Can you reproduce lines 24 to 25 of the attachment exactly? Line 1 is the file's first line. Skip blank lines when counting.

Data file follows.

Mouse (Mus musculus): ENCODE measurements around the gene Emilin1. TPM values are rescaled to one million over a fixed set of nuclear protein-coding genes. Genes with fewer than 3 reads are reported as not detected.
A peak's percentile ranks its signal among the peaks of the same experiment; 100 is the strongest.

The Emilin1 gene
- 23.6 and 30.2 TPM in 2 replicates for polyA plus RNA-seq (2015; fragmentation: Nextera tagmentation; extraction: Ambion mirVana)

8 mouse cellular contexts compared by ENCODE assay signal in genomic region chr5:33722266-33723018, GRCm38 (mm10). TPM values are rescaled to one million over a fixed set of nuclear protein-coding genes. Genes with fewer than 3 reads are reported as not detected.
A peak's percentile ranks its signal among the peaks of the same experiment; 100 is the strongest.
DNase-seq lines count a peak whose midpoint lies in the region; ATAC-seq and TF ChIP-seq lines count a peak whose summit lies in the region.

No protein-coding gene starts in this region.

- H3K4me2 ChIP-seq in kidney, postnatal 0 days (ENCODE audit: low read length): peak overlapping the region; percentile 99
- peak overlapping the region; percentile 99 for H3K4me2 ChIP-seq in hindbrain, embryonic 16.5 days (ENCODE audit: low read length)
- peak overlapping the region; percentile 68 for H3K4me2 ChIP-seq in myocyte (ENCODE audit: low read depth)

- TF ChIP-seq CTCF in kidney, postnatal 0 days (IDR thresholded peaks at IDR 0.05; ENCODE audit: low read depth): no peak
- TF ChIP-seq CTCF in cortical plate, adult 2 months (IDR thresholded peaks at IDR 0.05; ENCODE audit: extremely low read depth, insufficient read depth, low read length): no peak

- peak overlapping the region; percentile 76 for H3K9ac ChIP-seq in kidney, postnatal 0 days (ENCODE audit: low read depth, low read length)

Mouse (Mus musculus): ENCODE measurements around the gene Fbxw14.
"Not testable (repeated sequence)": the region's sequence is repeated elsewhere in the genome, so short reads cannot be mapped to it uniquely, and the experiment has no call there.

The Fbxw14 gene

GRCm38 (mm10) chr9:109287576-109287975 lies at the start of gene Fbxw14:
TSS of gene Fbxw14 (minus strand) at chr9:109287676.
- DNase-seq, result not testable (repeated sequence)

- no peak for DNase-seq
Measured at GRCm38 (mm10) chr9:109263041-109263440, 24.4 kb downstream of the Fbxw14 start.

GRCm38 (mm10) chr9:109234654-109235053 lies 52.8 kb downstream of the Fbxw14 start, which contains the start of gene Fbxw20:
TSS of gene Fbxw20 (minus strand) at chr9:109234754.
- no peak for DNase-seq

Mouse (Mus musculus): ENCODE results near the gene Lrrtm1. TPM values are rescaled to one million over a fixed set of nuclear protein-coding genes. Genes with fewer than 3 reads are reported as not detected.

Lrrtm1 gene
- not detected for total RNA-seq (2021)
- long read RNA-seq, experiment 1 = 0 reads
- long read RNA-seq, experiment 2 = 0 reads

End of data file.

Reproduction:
TSS of gene Fbxw20 (minus strand) at chr9:109234754.
- no peak for DNase-seq